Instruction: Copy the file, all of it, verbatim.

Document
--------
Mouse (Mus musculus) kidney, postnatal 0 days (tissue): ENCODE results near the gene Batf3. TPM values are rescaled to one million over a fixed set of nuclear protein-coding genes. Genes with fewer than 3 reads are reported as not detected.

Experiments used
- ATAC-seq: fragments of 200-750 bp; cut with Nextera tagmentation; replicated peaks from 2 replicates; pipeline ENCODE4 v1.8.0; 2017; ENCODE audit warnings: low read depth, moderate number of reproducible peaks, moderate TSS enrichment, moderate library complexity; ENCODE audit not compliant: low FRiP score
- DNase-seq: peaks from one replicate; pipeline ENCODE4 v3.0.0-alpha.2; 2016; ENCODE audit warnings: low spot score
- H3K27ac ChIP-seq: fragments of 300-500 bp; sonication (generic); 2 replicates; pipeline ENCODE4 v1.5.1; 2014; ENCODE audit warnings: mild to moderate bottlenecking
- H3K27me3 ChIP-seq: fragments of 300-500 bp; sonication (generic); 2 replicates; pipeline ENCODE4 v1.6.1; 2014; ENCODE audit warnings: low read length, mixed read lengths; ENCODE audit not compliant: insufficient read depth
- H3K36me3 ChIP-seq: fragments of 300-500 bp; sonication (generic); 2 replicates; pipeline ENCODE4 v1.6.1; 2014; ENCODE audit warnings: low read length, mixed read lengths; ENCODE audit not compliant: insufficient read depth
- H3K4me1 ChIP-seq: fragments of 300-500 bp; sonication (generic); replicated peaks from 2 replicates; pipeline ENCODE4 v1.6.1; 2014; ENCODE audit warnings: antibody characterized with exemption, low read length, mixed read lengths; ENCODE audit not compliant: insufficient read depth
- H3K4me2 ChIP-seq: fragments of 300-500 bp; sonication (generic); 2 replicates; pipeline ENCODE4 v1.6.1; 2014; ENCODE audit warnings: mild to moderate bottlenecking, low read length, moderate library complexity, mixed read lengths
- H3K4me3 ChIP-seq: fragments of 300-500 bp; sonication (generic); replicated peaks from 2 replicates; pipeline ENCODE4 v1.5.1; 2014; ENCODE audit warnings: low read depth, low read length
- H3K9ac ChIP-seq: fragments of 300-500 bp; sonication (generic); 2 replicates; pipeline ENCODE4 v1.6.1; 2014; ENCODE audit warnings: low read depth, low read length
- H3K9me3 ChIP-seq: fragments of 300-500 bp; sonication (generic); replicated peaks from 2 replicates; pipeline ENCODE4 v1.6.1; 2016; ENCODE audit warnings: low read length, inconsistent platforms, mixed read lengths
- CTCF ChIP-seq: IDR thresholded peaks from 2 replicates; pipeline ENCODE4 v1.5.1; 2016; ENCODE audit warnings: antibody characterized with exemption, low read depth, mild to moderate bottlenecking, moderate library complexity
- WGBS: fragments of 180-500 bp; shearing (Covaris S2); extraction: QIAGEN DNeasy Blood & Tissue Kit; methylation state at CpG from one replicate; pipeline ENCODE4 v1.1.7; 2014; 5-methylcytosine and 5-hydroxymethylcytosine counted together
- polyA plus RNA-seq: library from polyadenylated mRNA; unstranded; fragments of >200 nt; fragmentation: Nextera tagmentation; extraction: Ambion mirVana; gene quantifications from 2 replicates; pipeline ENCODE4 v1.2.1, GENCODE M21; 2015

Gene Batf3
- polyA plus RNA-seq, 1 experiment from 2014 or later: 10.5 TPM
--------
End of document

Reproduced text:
Mouse (Mus musculus) kidney, postnatal 0 days (tissue): ENCODE results near the gene Batf3. TPM values are rescaled to one million over a fixed set of nuclear protein-coding genes. Genes with fewer than 3 reads are reported as not detected.

Experiments used
- ATAC-seq: fragments of 200-750 bp; cut with Nextera tagmentation; replicated peaks from 2 replicates; pipeline ENCODE4 v1.8.0; 2017; ENCODE audit warnings: low read depth, moderate number of reproducible peaks, moderate TSS enrichment, moderate library complexity; ENCODE audit not compliant: low FRiP score
- DNase-seq: peaks from one replicate; pipeline ENCODE4 v3.0.0-alpha.2; 2016; ENCODE audit warnings: low spot score
- H3K27ac ChIP-seq: fragments of 300-500 bp; sonication (generic); 2 replicates; pipeline ENCODE4 v1.5.1; 2014; ENCODE audit warnings: mild to moderate bottlenecking
- H3K27me3 ChIP-seq: fragments of 300-500 bp; sonication (generic); 2 replicates; pipeline ENCODE4 v1.6.1; 2014; ENCODE audit warnings: low read length, mixed read lengths; ENCODE audit not compliant: insufficient read depth
- H3K36me3 ChIP-seq: fragments of 300-500 bp; sonication (generic); 2 replicates; pipeline ENCODE4 v1.6.1; 2014; ENCODE audit warnings: low read length, mixed read lengths; ENCODE audit not compliant: insufficient read depth
- H3K4me1 ChIP-seq: fragments of 300-500 bp; sonication (generic); replicated peaks from 2 replicates; pipeline ENCODE4 v1.6.1; 2014; ENCODE audit warnings: antibody characterized with exemption, low read length, mixed read lengths; ENCODE audit not compliant: insufficient read depth
- H3K4me2 ChIP-seq: fragments of 300-500 bp; sonication (generic); 2 replicates; pipeline ENCODE4 v1.6.1; 2014; ENCODE audit warnings: mild to moderate bottlenecking, low read length, moderate library complexity, mixed read lengths
- H3K4me3 ChIP-seq: fragments of 300-500 bp; sonication (generic); replicated peaks from 2 replicates; pipeline ENCODE4 v1.5.1; 2014; ENCODE audit warnings: low read depth, low read length
- H3K9ac ChIP-seq: fragments of 300-500 bp; sonication (generic); 2 replicates; pipeline ENCODE4 v1.6.1; 2014; ENCODE audit warnings: low read depth, low read length
- H3K9me3 ChIP-seq: fragments of 300-500 bp; sonication (generic); replicated peaks from 2 replicates; pipeline ENCODE4 v1.6.1; 2016; ENCODE audit warnings: low read length, inconsistent platforms, mixed read lengths
- CTCF ChIP-seq: IDR thresholded peaks from 2 replicates; pipeline ENCODE4 v1.5.1; 2016; ENCODE audit warnings: antibody characterized with exemption, low read depth, mild to moderate bottlenecking, moderate library complexity
- WGBS: fragments of 180-500 bp; shearing (Covaris S2); extraction: QIAGEN DNeasy Blood & Tissue Kit; methylation state at CpG from one replicate; pipeline ENCODE4 v1.1.7; 2014; 5-methylcytosine and 5-hydroxymethylcytosine counted together
- polyA plus RNA-seq: library from polyadenylated mRNA; unstranded; fragments of >200 nt; fragmentation: Nextera tagmentation; extraction: Ambion mirVana; gene quantifications from 2 replicates; pipeline ENCODE4 v1.2.1, GENCODE M21; 2015

Gene Batf3
- polyA plus RNA-seq, 1 experiment from 2014 or later: 10.5 TPM